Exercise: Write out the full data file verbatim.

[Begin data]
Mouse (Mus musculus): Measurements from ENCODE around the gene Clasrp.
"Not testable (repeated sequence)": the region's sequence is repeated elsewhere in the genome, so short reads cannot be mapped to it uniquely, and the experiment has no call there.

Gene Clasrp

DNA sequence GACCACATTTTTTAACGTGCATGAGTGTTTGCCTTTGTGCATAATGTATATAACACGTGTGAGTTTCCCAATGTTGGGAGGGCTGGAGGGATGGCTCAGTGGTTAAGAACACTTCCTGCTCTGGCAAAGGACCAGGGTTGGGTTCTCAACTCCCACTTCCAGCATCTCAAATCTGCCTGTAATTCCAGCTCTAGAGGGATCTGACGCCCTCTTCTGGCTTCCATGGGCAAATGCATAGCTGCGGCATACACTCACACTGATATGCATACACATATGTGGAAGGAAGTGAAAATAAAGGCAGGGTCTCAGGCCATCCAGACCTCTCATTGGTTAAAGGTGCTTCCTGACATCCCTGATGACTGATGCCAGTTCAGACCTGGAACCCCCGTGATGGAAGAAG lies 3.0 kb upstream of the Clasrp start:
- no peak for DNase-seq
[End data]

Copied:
Mouse (Mus musculus): Measurements from ENCODE around the gene Clasrp.
"Not testable (repeated sequence)": the region's sequence is repeated elsewhere in the genome, so short reads cannot be mapped to it uniquely, and the experiment has no call there.

Gene Clasrp

DNA sequence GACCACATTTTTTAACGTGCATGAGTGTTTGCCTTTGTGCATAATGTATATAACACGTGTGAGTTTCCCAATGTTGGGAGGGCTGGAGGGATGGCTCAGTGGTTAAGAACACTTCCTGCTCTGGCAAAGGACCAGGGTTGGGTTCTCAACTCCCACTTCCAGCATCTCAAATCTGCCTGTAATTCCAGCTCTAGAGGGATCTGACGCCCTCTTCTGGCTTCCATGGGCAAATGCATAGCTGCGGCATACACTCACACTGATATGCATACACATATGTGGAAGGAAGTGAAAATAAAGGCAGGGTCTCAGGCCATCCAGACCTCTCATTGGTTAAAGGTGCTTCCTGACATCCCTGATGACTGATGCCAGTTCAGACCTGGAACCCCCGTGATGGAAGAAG lies 3.0 kb upstream of the Clasrp start:
- no peak for DNase-seq